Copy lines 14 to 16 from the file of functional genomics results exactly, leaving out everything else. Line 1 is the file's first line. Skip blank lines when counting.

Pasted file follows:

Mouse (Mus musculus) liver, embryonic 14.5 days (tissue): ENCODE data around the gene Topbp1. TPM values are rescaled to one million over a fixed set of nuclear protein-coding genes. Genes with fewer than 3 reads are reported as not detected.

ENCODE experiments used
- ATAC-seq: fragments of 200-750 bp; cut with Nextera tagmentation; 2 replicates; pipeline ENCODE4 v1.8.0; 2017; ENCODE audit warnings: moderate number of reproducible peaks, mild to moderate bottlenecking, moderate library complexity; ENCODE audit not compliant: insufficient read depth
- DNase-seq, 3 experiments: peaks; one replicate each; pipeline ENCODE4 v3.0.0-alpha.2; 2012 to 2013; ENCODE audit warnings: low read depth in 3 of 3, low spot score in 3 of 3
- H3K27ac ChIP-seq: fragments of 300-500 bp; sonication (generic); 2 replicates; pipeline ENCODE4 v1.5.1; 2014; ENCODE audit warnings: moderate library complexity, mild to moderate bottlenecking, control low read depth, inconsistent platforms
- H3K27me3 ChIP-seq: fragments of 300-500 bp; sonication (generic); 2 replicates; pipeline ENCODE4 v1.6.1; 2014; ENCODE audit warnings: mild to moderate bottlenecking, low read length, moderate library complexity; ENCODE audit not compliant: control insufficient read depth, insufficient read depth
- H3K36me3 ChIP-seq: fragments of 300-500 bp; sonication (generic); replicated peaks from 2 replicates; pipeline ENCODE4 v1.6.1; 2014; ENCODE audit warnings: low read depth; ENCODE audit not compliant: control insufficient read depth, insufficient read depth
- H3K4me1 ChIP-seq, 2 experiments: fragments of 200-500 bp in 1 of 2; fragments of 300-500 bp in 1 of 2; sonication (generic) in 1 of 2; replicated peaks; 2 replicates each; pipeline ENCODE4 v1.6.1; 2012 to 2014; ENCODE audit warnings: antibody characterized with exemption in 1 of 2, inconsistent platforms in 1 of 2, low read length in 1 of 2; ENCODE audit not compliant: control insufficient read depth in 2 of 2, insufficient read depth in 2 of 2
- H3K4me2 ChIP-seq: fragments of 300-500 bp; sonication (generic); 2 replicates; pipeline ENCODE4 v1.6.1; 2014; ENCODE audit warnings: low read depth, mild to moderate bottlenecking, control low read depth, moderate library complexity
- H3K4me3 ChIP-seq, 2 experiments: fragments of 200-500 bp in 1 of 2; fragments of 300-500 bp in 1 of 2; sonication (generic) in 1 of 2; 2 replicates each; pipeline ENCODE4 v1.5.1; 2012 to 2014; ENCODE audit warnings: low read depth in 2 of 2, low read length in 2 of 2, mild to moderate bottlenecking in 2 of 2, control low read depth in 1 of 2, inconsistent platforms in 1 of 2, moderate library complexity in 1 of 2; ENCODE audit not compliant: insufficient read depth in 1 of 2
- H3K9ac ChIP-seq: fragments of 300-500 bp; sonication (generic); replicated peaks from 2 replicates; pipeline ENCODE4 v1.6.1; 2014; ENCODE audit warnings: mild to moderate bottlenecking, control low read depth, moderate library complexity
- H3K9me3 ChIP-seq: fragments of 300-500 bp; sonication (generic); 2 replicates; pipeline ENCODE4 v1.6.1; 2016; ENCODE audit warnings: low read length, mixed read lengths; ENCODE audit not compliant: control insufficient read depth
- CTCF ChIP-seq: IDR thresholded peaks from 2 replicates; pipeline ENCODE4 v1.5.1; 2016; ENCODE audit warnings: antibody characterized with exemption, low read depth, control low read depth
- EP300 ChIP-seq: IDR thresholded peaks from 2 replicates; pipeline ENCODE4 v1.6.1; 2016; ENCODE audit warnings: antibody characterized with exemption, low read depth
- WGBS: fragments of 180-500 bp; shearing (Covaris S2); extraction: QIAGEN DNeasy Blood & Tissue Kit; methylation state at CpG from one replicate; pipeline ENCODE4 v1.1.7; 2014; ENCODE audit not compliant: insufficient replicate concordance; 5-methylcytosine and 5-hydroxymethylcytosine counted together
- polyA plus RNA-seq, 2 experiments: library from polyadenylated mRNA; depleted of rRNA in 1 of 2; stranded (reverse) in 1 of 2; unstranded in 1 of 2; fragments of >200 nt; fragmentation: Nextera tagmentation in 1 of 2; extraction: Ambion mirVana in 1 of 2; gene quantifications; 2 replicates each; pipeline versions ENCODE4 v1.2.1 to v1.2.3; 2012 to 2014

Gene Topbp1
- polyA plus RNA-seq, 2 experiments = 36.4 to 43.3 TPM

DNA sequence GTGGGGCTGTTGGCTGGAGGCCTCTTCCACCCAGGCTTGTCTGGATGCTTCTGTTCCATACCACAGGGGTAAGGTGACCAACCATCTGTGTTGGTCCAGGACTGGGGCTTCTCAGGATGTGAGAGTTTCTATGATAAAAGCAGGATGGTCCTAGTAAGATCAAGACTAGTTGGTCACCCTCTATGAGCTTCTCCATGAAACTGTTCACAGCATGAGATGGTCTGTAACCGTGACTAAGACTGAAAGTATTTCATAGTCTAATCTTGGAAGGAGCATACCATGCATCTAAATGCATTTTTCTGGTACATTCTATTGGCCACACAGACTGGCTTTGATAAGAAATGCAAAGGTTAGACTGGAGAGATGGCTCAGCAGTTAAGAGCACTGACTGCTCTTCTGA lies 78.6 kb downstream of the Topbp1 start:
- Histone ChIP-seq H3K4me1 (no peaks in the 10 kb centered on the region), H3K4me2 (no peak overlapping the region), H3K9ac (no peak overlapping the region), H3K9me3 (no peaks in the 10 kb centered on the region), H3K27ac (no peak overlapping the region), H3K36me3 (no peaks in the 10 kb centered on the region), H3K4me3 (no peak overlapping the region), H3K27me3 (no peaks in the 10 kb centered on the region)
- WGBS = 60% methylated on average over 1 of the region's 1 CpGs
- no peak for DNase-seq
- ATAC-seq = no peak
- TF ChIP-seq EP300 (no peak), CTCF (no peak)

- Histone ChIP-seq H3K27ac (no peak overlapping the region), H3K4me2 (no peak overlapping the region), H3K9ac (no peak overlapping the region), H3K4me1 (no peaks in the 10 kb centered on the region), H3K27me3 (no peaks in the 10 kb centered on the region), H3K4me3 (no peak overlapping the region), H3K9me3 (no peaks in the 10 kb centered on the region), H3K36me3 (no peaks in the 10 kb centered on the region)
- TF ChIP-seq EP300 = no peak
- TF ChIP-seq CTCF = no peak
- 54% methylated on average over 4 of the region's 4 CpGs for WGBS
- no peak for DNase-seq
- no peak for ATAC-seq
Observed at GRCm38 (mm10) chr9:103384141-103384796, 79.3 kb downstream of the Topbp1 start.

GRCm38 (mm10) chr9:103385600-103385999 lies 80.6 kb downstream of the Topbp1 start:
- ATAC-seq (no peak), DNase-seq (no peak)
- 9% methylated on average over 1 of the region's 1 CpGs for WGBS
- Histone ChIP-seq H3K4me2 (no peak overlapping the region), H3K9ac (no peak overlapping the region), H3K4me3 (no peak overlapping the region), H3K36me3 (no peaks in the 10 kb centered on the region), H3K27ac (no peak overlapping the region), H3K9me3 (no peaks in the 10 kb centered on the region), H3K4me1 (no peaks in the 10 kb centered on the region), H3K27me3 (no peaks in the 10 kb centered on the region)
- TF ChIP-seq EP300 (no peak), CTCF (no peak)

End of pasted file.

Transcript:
- EP300 ChIP-seq: IDR thresholded peaks from 2 replicates; pipeline ENCODE4 v1.6.1; 2016; ENCODE audit warnings: antibody characterized with exemption, low read depth
- WGBS: fragments of 180-500 bp; shearing (Covaris S2); extraction: QIAGEN DNeasy Blood & Tissue Kit; methylation state at CpG from one replicate; pipeline ENCODE4 v1.1.7; 2014; ENCODE audit not compliant: insufficient replicate concordance; 5-methylcytosine and 5-hydroxymethylcytosine counted together
- polyA plus RNA-seq, 2 experiments: library from polyadenylated mRNA; depleted of rRNA in 1 of 2; stranded (reverse) in 1 of 2; unstranded in 1 of 2; fragments of >200 nt; fragmentation: Nextera tagmentation in 1 of 2; extraction: Ambion mirVana in 1 of 2; gene quantifications; 2 replicates each; pipeline versions ENCODE4 v1.2.1 to v1.2.3; 2012 to 2014